Photocopied letter dated 14/7/1917 from Donald Paterson in Patagonia to his son.
Letter dated 14th July 1917 from Donald Paterson in Patagonia to his son promising to send him £30 for his fare to Patagonia where he can work as a shepherd and see his brother Dannie and his sister Sarah who is in the Falklands.
Audio cassette recording of Johnny MacKenzie of Caoles talking to Dr John Holliday in September 1998.
Johnny MacKenzie of Caoles talks to Dr John Holliday in September 1998 about his early years in Tiree and Glasgow, his career as a football player with Partick Thistle, the war years and playing football in the army, the teams he played for, the staff, players, management and support at Partick Thistle, conditions and kit, diet and routine before and after playing, great players and partnerships, travelling and playing for Scotland, injuries and the game today and his memories after retiring from football.
Report `Tiree Socio-Economic Assessment` by the Scottish Agricultural College, February 2004.
Report by the Scottish Agicultural College and commissioned by Tiree Development Partnership which provides baseline data to highlight key features of Tiree`s social and economic structure, recent trends and future implications using SWOT analysis ( Strengths, weaknesses, opportunities and threats).
Local news and events including the visit of the Waverley paddle steamer, the retirement of Morag MacLean from Taigh a` Rudha, letter from Councillor Iain Gillies, update from the Tiree Development Partnership, the Milton Fishermen`s Fund and news from the RSPB, the school and the WRI.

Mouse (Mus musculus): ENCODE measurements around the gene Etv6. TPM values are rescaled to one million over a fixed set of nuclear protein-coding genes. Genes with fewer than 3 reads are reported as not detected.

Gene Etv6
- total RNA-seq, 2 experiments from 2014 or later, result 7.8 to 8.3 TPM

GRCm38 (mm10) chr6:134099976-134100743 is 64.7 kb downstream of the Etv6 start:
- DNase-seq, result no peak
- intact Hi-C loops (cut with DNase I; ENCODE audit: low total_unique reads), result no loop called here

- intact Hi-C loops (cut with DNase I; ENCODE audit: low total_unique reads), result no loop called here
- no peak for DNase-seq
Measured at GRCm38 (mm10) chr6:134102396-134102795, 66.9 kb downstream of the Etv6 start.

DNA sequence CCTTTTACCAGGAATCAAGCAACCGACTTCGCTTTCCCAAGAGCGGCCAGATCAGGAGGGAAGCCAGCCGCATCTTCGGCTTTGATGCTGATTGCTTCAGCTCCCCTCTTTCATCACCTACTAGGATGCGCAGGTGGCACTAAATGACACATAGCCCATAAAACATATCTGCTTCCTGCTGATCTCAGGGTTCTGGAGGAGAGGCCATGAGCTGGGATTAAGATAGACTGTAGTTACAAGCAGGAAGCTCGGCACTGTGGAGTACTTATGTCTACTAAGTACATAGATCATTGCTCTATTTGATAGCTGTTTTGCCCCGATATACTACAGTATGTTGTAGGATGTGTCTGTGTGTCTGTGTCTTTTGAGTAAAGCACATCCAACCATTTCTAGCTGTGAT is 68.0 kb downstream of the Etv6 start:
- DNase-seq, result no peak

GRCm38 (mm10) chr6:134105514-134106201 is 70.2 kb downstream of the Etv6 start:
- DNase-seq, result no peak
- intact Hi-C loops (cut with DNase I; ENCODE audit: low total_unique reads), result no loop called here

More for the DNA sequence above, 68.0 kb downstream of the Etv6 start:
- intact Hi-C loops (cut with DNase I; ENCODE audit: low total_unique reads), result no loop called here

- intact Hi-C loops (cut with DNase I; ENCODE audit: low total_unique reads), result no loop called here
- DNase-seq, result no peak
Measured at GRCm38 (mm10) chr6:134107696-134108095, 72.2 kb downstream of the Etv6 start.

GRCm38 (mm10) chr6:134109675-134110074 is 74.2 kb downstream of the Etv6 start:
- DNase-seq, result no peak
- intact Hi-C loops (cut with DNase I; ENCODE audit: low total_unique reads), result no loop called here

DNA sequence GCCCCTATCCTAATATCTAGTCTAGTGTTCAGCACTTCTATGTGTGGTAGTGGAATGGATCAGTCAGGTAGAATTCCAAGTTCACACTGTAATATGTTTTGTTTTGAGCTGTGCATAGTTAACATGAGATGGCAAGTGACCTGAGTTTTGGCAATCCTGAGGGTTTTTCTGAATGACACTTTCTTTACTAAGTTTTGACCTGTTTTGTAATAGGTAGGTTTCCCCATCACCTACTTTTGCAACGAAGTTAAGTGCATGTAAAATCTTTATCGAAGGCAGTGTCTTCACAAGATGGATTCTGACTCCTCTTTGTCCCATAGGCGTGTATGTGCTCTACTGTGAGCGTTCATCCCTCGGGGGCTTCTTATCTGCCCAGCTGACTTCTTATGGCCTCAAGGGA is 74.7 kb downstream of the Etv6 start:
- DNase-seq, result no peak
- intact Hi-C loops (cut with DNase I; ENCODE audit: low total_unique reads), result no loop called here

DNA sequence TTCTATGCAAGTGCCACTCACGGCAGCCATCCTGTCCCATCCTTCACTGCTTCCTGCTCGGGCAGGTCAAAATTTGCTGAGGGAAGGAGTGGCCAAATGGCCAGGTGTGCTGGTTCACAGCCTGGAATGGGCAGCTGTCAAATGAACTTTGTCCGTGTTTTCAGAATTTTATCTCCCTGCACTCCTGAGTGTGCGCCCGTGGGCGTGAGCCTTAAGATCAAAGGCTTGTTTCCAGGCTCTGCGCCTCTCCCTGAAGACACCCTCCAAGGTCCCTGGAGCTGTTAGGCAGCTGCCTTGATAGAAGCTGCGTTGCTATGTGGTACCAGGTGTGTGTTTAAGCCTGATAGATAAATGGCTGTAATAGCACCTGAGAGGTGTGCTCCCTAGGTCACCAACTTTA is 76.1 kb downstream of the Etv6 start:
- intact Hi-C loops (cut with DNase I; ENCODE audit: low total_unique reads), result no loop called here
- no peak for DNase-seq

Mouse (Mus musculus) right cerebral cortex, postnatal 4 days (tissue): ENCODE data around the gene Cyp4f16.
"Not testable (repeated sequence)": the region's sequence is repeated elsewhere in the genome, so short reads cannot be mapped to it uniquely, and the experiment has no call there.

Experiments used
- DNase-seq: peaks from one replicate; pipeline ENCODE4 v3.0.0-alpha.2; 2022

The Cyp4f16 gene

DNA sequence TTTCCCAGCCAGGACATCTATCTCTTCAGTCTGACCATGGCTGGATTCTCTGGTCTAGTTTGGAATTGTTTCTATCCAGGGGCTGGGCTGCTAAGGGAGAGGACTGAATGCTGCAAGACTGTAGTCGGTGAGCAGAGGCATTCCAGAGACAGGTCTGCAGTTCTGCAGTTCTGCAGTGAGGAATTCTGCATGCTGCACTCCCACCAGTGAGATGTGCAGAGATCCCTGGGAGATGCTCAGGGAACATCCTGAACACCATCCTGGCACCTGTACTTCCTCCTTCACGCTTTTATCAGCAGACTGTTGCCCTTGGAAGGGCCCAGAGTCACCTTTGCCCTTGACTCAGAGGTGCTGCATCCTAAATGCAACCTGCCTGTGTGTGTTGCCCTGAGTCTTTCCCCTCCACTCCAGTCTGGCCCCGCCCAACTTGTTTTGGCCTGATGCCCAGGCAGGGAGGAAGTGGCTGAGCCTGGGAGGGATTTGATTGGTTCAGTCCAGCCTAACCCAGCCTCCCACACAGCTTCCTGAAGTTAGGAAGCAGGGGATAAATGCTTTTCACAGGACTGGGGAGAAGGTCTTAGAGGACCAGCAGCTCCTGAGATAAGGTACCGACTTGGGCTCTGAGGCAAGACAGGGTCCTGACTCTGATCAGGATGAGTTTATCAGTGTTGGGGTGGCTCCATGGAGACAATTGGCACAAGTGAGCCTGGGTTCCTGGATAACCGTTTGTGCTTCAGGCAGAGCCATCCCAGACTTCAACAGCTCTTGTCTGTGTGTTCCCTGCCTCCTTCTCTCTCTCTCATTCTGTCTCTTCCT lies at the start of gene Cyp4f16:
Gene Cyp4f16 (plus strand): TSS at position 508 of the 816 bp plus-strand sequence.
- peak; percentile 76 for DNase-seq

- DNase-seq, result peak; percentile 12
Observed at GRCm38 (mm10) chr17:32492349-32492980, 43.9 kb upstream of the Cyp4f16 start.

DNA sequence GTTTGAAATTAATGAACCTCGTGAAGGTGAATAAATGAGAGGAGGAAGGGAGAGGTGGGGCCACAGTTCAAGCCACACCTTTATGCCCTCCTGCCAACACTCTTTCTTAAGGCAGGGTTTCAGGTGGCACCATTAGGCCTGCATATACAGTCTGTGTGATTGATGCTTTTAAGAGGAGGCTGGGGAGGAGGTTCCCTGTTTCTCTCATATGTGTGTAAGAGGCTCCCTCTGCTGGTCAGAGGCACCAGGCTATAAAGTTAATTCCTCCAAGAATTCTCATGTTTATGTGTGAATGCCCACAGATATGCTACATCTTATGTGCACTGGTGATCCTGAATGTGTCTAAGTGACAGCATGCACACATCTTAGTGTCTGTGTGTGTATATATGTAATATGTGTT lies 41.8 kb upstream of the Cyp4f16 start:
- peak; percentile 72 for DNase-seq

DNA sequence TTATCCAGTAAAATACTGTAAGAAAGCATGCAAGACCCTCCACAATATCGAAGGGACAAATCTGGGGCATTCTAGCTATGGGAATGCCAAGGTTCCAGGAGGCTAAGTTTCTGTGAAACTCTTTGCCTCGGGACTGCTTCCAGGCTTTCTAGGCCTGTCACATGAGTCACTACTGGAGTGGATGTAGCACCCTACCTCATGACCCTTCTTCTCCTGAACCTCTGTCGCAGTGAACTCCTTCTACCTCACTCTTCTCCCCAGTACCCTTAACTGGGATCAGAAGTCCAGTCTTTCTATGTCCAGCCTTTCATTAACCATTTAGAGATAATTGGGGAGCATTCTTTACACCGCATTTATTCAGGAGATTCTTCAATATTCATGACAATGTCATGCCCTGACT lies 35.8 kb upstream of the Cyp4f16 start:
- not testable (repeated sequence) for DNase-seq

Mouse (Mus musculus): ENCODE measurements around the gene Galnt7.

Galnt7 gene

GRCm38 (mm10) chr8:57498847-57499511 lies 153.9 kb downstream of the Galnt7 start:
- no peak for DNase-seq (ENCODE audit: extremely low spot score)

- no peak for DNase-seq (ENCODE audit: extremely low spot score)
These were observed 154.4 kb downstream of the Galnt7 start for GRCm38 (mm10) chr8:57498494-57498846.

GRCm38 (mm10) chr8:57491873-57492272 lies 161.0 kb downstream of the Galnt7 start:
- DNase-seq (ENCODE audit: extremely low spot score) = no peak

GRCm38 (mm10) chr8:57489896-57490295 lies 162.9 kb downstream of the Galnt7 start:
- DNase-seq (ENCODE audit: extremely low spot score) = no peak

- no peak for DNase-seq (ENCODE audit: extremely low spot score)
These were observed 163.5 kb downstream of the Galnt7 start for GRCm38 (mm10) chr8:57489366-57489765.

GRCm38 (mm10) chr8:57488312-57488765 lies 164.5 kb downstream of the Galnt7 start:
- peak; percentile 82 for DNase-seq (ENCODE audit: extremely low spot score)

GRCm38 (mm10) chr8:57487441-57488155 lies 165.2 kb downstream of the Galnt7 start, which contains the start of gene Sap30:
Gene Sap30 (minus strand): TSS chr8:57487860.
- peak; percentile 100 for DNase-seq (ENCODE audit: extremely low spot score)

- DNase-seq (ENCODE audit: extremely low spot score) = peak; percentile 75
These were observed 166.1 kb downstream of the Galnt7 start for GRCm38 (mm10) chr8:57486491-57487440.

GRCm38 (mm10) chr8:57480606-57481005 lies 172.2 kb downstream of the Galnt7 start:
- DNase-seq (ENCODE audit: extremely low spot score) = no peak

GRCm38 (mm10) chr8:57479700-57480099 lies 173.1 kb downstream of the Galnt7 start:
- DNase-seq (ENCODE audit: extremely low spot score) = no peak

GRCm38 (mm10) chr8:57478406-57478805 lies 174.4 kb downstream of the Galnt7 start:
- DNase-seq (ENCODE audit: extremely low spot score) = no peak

Transcription of an extract from ‘Tirey’ in ‘The Rev. Dr. John Walker’s Report on the Hebrides of 1764 and 1771’ edited by Margaret M. MacKay.
Courtesy of John Donald Publishers
The Rev Dr John Walker, minister of Moffat and a pioneer of scientific botany and geology, was sent to the Hebrides in 1764 and 1771 by the Commission for Annexed Estates to report on the social conditions, population and the state of manufacture, agriculture and fisheries.
He found the waters round Tiree teeming with fish but no fishing equipment on the island. In 1792, Rev Archibald McColl lamented that the local fishermen seemed unable to compete with those from other islands or the east coast who were taking full advantage of the nearby fishing banks.
The reasons for this he attributed to the daily involvement of crofters with their land and animals and to their poverty which disinclined them to risk what little savings they had purchasing equipment easily lost in bad weather.